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November 18, 1999


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Walk Out!


Kamal Hassan and Shahrukh Khan in He Ram He Ram -- Kamal Hassan's under-production movie -- is still in its shooting stages, and already the controversies are mounting.

For starters, there is the curious case of
L Subramaniam. Regulars of this column will recall that Subramaniam had been hired to provide music for the Kamal opus. In a startling development that has set the rumour mills buzzing, Subramaniam walked out of the film without -- officially -- assigning any reason.

Catch being, by that time, the songs had been recorded and even picturised -- and Kamal Hassan, who is also producing the film, couldn't stomach the idea of doing it all over again. So he hired the one man they all turn to when all else fails -- Ilayaraja.

And the doyen of music composers has done a bang up job. Consider the task he had -- the music had been laid out, the songs tuned and picturised. So Raja had to come in, stay with the lyrics and score music that was different from what Subramaniam had done -- but which would yet fit with the lip sync.

Which is precisely what he achieved -- and no one asks Raja how he does what he does!

L Subramaniam But to revert to Subramaniam (right) -- why did he walk out? The reason is that, in his opinion, the movie was going to offend a lot of people, especially the Hindu community. And the music maestro did not want any truck with such a project.

Subramaniam, though, is not the only prominent personality to get cold feet on He Ram -- add to the list, the Sankaracharya of Kanchi. In the movie, there is a sequence where the Sankaracharya is being interviewed. It was shot on location, at the Kanchi Kamakoti Peetam, with His Holiness participating. And the sequence was meant for incorporation in the film.

Later, however, His Holiness began rethinking his involvement. And realised that if he appeared on-screen, it could be construed as an endorsement of the tack Kamal takes in his film -- a tack the Sankaracharya is distinctly uncomfortable with. So the Mutt got in touch with Kamal's office and asked that the interview sequence should not be used in the film.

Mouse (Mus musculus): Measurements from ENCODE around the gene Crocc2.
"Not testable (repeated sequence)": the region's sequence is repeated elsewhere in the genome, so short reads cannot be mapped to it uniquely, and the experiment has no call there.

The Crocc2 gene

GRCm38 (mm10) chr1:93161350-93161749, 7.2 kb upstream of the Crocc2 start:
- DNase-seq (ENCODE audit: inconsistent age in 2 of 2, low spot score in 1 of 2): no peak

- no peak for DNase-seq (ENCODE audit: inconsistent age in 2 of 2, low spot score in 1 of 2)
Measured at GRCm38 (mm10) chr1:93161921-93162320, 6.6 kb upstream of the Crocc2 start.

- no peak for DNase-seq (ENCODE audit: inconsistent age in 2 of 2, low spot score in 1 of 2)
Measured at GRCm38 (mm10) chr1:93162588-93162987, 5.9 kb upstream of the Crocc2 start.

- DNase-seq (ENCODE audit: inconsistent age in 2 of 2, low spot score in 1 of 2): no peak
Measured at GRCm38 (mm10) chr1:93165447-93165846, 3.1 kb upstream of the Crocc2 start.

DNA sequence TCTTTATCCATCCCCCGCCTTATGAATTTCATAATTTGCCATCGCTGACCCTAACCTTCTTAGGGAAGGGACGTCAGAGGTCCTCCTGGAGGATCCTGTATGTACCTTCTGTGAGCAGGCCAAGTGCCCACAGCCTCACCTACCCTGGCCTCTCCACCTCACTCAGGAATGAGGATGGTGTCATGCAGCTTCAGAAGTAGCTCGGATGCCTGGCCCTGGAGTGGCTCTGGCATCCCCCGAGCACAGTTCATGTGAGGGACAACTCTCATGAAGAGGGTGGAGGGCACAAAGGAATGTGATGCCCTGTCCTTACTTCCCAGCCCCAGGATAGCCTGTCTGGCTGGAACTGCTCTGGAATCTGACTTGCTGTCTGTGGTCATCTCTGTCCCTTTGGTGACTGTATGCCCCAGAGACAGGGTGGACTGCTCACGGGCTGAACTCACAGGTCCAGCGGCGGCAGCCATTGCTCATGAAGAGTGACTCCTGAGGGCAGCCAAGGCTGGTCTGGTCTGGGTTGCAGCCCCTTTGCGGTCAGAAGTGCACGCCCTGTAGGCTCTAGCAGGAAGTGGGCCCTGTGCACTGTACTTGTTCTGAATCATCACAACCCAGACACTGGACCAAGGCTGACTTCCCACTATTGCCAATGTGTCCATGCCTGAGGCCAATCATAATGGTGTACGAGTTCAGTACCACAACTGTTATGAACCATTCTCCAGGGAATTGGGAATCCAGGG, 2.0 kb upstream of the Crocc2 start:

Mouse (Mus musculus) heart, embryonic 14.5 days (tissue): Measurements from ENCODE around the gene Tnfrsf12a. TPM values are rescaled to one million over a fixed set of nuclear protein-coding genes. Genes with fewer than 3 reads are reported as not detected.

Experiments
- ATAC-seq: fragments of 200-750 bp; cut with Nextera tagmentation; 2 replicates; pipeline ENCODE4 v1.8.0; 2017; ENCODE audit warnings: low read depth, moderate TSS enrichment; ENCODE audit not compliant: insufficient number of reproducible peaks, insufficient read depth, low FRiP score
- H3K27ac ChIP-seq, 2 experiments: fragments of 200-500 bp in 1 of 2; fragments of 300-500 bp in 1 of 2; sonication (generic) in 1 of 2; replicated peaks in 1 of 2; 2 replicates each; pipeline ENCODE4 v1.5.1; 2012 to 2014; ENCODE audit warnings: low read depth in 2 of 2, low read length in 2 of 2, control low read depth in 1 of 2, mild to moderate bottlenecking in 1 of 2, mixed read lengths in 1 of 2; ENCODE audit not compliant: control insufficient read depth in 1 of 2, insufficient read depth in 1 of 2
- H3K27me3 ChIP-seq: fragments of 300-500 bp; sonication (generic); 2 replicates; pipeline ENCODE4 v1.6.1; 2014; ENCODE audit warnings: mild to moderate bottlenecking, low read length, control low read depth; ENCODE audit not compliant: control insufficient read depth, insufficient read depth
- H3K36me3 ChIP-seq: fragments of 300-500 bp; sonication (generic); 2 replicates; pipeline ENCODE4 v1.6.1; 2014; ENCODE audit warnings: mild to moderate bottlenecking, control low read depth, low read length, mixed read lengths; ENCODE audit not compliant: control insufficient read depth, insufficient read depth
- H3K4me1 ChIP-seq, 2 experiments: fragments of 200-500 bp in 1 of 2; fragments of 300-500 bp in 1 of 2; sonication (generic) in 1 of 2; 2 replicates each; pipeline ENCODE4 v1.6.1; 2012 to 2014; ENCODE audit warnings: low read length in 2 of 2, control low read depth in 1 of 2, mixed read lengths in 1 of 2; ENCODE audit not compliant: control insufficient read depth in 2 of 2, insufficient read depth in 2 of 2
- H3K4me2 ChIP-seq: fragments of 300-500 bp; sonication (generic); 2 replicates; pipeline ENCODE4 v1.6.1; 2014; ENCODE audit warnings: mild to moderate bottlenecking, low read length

Interestingly, Kamal has given no such assurance -- and word from the actor-producer-director's camp is that Kamal is of a mood to use the sequence anyway, come what may. For now, 'no definite decision has been taken' about sums up Kamal Hassan's stand on the subject.

Kamal Hassan in He Ram While the above is fact, what follows is speculation. Subramaniam, you will recall, recently got married to premier playback singer Kavita Krishnamurthy. And it was the Kanchi Sankaracharya who was approached to bless the couple's intentions and to suggest a suitable date. Now then -- did the Sankaracharya have a hand in Subramaniam's pulling out of the film?

Makes you wonder, doesn't it?

Makes you wonder, too, just what this film is all about. What do we know already? That it stars Kamal, Shahrukh, Rani Mukherjee (as Kamal's first wife, who is a Bengali), Hema Malini (as the mother of Kamal's second Iyengar wife, played by Vasundhara) and Naseeruddin Shah as Gandhi.

And that, at some level, it touches on the Mahatma's assassination.

To take that further -- Kamal initially intended to call it Satya Sodanai. Which, loosely translated, is My Experiments With Truth. Which is the title of Gandhi's autobiography. Kamal's take is that this is precisely what he is doing with the film -- experimenting with truth, with public perceptions.

Thus, Saket Ram -- the character Kamal plays in a film that kicks off in the year 1999, but has as its storytelling arena the period between 1946-1948 -- attempts to assassinate the Mahatma, well ahead of Godse's eventual, and successful, attempt.

Kamal Hassan in Hey Ram Intensive research, says Kamal, has shown that there were at least two assassination attempts on the Mahatma before Godse, and this film revolves around one of them. The attempt, the motivations, the historical background, and the reason why it was a patriotic Hindu who made the attempt.

It explores the Mahatma's last days, says Kamal. But it also explores the actor's roots, his caste (Iyengar), his community.

But why this particular tack? Why the focus on violence? You cannot, says Kamal, separate Gandhi from terrorism. In ahmisa, the word himsa is implicit. And, adds the film-maker, the attempt here is to search for, and talk about, the truth, not to whitewash it.

That is all he is saying. For now.

One thing's for sure. The film, being simultaneously made in Hindi, French and English, is calculated to create quite a few waves.

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